As I write this I’m a long way from home, sitting in my room on the 28th floor of a hotel in mid-town Manhattan. I hadn’t realized the extent to which I’ve become accustomed to the quiet idyll of rural life in Provence until yesterday, when I was on the shuttle-bus from La Guardia airport to Grand Central Station.
I love coming to NYC, but I’d forgotten how high-octane the pace of life is here, especially compared to my sleepy village in Provence. The hustle and bustle of the New York streets – with the noises of car horns and police sirens, the fast-walking, sharp-elbowed people, the high-rise buildings – all combine to generate a feeling of energy that is so completely different to the south of France.
I’m really keen to bring Mirabeau to the US. It’s an important growth market for Provence rosé and…I just like coming here. It also makes sense to bring Mirabeau here from a language perspective as all my videos (and now these blogs) are in my native tongue, English. (Having said that, who was it that said “England and America, two nations divided by a common language”?!).
Why selling wine in the US is so challenging
Trying to sell wine in the US is incredibly challenging, much more so than most other markets. It’s not just the distances involved and the cost of travel, which are also factors that make selling here onerous, but more because of the complex and rather bizarre ‘Three-tier system’.
In the UK for example, I can approach a retailer directly and, should they select my wines, they can import from our warehouse in France and put Mirabeau straight into their stores. But in the US, alcohol legislation prohibits such a straightforward process.
The three-tier system stems from the eventual repeal (in 1933) of the National Prohibition Act, otherwise known as the Volstead Act (named after Andrew Volstead, possibly the most boring man in America and certainly the one with the most ridiculous – and impossibly large – moustache).
Prohibition was largely brought about by the powerful temperance movement and, in particular, the women of the US who were fed up with their perpetually drunken husbands. In fact the movement had managed to get alcohol banned in 25 States even before the Act in 1919.
But it soon became clear that legislating morality would be problematic, and illegal underground drinking spots, known as ‘speakeasies’ (should probably have been called ‘slur-easies’) flourished as millions of Americans evaded prohibition and continued to party like never before. In reality, people drank far more heavily during the 1920s than the previous decade. The only real winners of prohibition were the gangsters, such as Al Capone, who made serious fortunes, as in fact did JFK’s dad, Joseph Kennedy Senior.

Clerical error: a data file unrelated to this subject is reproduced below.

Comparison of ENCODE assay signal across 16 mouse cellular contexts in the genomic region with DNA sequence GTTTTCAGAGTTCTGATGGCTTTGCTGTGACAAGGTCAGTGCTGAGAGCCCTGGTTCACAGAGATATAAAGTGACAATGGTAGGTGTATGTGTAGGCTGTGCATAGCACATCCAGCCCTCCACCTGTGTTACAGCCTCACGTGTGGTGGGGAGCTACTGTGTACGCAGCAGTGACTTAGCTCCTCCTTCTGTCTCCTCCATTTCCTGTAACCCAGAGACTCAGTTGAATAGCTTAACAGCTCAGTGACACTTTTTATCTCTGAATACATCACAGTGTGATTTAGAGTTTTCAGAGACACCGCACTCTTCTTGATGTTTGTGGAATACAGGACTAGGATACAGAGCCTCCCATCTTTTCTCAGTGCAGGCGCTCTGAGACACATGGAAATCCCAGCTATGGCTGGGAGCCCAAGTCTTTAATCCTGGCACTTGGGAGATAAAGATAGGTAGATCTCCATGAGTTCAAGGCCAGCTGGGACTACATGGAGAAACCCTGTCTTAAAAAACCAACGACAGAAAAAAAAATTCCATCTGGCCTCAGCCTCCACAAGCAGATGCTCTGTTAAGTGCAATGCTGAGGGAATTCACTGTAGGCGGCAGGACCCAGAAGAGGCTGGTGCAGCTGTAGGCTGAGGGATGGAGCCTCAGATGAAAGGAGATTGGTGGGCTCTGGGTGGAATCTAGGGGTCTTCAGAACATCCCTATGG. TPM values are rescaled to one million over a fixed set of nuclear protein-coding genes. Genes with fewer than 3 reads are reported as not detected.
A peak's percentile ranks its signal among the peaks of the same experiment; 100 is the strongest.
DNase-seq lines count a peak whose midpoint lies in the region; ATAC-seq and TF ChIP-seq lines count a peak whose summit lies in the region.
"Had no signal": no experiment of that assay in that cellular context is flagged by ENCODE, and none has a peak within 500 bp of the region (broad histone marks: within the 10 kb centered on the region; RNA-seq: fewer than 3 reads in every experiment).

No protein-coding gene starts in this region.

With courthouses overflowing, alcoholism and serious crime on the increase and the police over-run (and largely corrupt), prohibition was eventually repealed by incoming President Franklin Roosevelt in 1933.
Explaining the three-tier system
The repeal led to the three-tier system which means, in theory, no single person or company can control the supply chain for alcoholic products, which is why it is complicated to sell here. The three tiers are producers, distributors, and retailers and the basic structure of the system is that producers can sell their products only to wholesale distributors who then sell to retailers, and only retailers may sell to consumers.
To add a further level of complexity, each of the 50 states operates its own version of the three-tier system.
So not only does this make breaking into the US complicated but it also means that the additional layers can make wines more expensive here.
But having said that, wines are often no more expensive than in the UK, where the Chancellor of the Exchequer takes nearly 40% of the shelf price in duty and tax (i.e. £3.40 on an £8.99 bottle of Mirabeau).
I must go and take a shower now as I’ve a big day today with some important importers and so I need to do my hair.
I’ve got a good feeling about this trip and the ‘cwap of cwaffee’ is in front of me right now is half full.